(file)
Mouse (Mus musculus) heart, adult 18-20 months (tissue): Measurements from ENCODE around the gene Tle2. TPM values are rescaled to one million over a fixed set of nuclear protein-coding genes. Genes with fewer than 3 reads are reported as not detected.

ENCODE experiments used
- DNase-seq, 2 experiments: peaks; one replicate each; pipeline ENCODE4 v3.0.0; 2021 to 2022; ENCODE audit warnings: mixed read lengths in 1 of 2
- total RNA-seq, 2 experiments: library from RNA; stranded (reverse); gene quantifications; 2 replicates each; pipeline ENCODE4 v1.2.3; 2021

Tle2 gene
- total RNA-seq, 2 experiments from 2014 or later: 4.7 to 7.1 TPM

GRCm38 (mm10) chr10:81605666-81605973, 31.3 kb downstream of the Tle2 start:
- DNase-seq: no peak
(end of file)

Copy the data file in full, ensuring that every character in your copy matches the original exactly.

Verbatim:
Mouse (Mus musculus) heart, adult 18-20 months (tissue): Measurements from ENCODE around the gene Tle2. TPM values are rescaled to one million over a fixed set of nuclear protein-coding genes. Genes with fewer than 3 reads are reported as not detected.

ENCODE experiments used
- DNase-seq, 2 experiments: peaks; one replicate each; pipeline ENCODE4 v3.0.0; 2021 to 2022; ENCODE audit warnings: mixed read lengths in 1 of 2
- total RNA-seq, 2 experiments: library from RNA; stranded (reverse); gene quantifications; 2 replicates each; pipeline ENCODE4 v1.2.3; 2021

Tle2 gene
- total RNA-seq, 2 experiments from 2014 or later: 4.7 to 7.1 TPM

GRCm38 (mm10) chr10:81605666-81605973, 31.3 kb downstream of the Tle2 start:
- DNase-seq: no peak